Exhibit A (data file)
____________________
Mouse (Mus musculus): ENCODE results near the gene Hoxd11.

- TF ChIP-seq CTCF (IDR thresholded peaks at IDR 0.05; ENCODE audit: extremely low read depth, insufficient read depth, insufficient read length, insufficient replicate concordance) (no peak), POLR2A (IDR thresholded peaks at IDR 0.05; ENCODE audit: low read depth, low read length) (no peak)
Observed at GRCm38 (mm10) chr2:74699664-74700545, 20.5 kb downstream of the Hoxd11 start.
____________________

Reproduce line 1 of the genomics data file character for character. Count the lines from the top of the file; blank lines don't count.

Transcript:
Mouse (Mus musculus): ENCODE results near the gene Hoxd11.